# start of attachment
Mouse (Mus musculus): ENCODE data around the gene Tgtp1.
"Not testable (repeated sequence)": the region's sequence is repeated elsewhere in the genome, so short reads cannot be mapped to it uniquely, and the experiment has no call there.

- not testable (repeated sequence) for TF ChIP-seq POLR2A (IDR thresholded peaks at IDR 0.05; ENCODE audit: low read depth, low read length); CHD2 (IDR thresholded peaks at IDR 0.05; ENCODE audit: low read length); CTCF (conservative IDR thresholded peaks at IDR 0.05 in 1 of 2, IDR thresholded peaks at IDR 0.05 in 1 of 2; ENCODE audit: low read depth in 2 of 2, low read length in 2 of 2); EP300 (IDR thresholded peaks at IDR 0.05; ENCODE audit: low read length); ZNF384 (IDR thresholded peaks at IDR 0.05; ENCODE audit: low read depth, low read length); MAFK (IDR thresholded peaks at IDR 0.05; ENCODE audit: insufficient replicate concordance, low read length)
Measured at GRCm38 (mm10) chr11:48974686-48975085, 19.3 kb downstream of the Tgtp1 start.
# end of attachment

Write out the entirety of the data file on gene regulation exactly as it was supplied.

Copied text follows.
Mouse (Mus musculus): ENCODE data around the gene Tgtp1.
"Not testable (repeated sequence)": the region's sequence is repeated elsewhere in the genome, so short reads cannot be mapped to it uniquely, and the experiment has no call there.

- not testable (repeated sequence) for TF ChIP-seq POLR2A (IDR thresholded peaks at IDR 0.05; ENCODE audit: low read depth, low read length); CHD2 (IDR thresholded peaks at IDR 0.05; ENCODE audit: low read length); CTCF (conservative IDR thresholded peaks at IDR 0.05 in 1 of 2, IDR thresholded peaks at IDR 0.05 in 1 of 2; ENCODE audit: low read depth in 2 of 2, low read length in 2 of 2); EP300 (IDR thresholded peaks at IDR 0.05; ENCODE audit: low read length); ZNF384 (IDR thresholded peaks at IDR 0.05; ENCODE audit: low read depth, low read length); MAFK (IDR thresholded peaks at IDR 0.05; ENCODE audit: insufficient replicate concordance, low read length)
Measured at GRCm38 (mm10) chr11:48974686-48975085, 19.3 kb downstream of the Tgtp1 start.